are hopeful they will reach their goal tomorrow. Participants are to
patrol corners in crime-ridden areas.
Organizers of 10,000 Men: A Call to Action are optimistic about reaching
their goal of recruiting 10,000 men to serve as "peacekeepers" on the
streets of Philadelphia.
The "Call to Action," scheduled for noon tomorrow at the Liacouras Center
on North Broad Street, aims to enlist the men, especially African
Americans, to patrol corners in crime-ridden areas and serve as a visual
deterrent to crime.
"We've already been successful," said the music and movie producer Charles
"Charlie Mack" Alston, one of the organizers of the project, at a
recruiting rally this week at Broad Street and Erie Avenue.
The effort - believed to be the first in the country - comes amid a wave
of homicides over the last few years, mostly involving young black men. As
of 11:59 Thursday, there had been 321 homicides in the city this year.
Nate Jones, 46, a worker at the Hospital of the University of Pennsylvania
who was present at the rally, signed up for the project.
"I want to help stop the violence," Jones said. "Too many black men are
getting killed. I work in an emergency room, so I see [the effects of]
violence coming and going."
Alston said that more than 4,000 people had registered for tomorrow's
gathering, which is being described as an "orientation event."
"Sunday is going to be a business meeting among black men about issues
that plague their community," said Alston. "We are not accepting any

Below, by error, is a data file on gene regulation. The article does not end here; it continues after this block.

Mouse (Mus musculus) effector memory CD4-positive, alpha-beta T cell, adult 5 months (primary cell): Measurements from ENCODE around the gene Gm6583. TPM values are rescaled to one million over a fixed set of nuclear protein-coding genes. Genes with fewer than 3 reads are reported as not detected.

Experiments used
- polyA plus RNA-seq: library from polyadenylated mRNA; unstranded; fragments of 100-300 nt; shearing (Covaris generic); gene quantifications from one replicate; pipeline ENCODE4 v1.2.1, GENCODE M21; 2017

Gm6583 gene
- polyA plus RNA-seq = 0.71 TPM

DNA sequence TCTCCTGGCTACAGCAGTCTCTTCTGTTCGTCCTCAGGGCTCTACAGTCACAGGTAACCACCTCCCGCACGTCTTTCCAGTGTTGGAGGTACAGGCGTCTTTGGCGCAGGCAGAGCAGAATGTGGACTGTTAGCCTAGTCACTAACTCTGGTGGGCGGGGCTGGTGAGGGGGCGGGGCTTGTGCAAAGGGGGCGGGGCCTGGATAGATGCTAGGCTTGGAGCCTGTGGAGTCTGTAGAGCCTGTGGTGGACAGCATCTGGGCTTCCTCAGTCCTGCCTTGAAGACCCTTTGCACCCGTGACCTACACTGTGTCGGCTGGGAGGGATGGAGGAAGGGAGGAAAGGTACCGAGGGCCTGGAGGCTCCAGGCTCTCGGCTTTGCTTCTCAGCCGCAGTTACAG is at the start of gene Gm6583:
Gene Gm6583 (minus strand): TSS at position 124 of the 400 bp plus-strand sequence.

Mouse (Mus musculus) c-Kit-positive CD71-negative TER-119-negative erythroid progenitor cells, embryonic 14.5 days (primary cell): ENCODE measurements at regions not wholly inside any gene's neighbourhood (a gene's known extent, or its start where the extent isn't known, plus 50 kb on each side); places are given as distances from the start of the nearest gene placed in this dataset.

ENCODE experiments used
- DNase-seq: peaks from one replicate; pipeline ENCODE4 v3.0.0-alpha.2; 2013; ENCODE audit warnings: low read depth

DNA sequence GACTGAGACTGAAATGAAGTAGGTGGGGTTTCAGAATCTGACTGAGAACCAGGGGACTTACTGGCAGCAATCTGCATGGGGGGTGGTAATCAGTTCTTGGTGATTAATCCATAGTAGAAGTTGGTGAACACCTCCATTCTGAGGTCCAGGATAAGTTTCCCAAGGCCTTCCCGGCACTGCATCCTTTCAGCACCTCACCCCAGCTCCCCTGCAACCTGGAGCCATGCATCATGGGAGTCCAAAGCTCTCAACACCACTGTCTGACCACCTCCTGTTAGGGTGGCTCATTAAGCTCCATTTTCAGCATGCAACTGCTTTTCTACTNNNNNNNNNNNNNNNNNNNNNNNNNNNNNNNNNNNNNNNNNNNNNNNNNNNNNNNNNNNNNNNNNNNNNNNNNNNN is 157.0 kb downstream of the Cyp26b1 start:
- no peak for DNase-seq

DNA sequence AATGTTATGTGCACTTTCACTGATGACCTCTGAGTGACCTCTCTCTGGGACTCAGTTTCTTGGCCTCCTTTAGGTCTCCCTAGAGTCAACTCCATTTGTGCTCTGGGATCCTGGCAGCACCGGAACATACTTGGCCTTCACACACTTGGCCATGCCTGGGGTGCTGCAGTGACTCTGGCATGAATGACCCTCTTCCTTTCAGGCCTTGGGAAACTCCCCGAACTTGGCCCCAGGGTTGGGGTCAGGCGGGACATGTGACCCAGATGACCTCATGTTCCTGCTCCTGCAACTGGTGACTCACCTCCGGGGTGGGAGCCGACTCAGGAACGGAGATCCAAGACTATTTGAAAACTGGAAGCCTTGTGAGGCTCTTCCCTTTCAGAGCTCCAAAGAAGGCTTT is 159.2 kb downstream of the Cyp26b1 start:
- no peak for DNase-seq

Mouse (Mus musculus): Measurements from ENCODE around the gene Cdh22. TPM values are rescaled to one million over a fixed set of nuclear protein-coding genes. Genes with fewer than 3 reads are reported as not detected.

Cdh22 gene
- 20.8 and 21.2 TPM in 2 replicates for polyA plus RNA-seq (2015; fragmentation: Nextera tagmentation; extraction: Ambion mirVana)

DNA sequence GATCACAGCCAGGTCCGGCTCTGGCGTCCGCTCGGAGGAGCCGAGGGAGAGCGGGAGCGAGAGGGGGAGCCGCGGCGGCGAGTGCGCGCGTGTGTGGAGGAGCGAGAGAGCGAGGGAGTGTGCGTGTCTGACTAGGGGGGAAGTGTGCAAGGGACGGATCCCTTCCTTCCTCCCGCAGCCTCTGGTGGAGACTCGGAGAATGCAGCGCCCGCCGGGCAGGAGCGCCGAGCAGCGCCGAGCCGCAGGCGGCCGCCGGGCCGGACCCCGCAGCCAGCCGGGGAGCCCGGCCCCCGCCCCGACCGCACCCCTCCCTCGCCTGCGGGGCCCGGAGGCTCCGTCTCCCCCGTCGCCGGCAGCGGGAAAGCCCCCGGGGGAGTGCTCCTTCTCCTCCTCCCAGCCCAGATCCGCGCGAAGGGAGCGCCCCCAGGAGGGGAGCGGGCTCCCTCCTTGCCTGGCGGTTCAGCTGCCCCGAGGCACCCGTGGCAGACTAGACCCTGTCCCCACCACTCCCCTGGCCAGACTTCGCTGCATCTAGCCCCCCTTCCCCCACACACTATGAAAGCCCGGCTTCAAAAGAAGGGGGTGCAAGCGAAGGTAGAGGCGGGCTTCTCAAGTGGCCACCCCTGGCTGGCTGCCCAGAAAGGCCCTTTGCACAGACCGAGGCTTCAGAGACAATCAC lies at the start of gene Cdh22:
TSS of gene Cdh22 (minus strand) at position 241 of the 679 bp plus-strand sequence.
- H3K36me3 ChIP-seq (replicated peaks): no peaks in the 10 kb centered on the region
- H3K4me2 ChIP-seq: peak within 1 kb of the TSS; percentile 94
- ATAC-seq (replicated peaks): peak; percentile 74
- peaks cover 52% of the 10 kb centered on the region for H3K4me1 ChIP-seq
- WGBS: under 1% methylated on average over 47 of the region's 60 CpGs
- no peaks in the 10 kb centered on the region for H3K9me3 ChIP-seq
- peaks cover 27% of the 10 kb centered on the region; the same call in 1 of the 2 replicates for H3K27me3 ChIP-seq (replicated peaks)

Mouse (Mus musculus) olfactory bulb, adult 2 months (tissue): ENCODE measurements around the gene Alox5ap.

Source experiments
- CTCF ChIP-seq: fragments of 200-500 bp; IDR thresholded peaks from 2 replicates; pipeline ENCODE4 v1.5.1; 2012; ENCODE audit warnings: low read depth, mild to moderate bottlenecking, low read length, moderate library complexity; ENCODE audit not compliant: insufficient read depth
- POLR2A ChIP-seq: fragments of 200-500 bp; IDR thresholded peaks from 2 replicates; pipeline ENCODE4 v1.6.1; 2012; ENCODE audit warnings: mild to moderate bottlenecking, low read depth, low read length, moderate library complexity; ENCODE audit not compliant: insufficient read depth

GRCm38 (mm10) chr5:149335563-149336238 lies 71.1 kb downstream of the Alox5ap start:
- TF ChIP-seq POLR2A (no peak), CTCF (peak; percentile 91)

excuses. Every issue will be addressed."
Organizers of 10,000 Men: A Call to Action said the project would be the
first large-scale effort of its kind in the country. Police Commissioner
Sylvester M. Johnson has said that cities and towns around the country
would be watching to gauge the success of the project.
"We think we are going to get 10,000 people," E. Steven Collins, an
executive with WRNB-FM (107.9), a spokesman for the project, said
yesterday. He said that people were being recruited at street-corner
rallies this week and that many had signed up online at
Norm Bond, another spokesman for the program, said of the recruiting
effort: "We're right about where we thought we'd be."
In addition to recruiting, Bond said tomorrow's gathering would offer
services to the men, including health screening, credit counseling, and
education counseling for those who want to complete high school, earn a
GED certificate or pursue college.
"We're going to have a public information session," Bond said. "This will
be the first chance to hear from the leaders" of the project.
The doors will open at noon, and the program is scheduled to start at 2
p.m. The event is expected to run about 21/2 hours, officials said.
Among the speakers will be some of the organizers, including Alston, the
music producer and entrepreneur Kenny Gamble, the businessman A. Bruce
Crawley, and the activist Bilal Qayyum, officials said.
Mayor Street, Johnson, and the scholar-activist Molefi K. Asante are also
scheduled to appear.
Community groups, labor unions, churches and fraternities will also be
participating in the program.
Collins said the program will be an informational session in which
long-term plans would be disclosed.
Collins said one part of the project would be a segment that would look at
the history of Philadelphia's black community and examine its prospects.
"We have a cross-section of leadership we have never seen before in this
city," Collins said.
He said orientation for the men would begin soon with the hope of
deploying volunteers to street corners in about a month.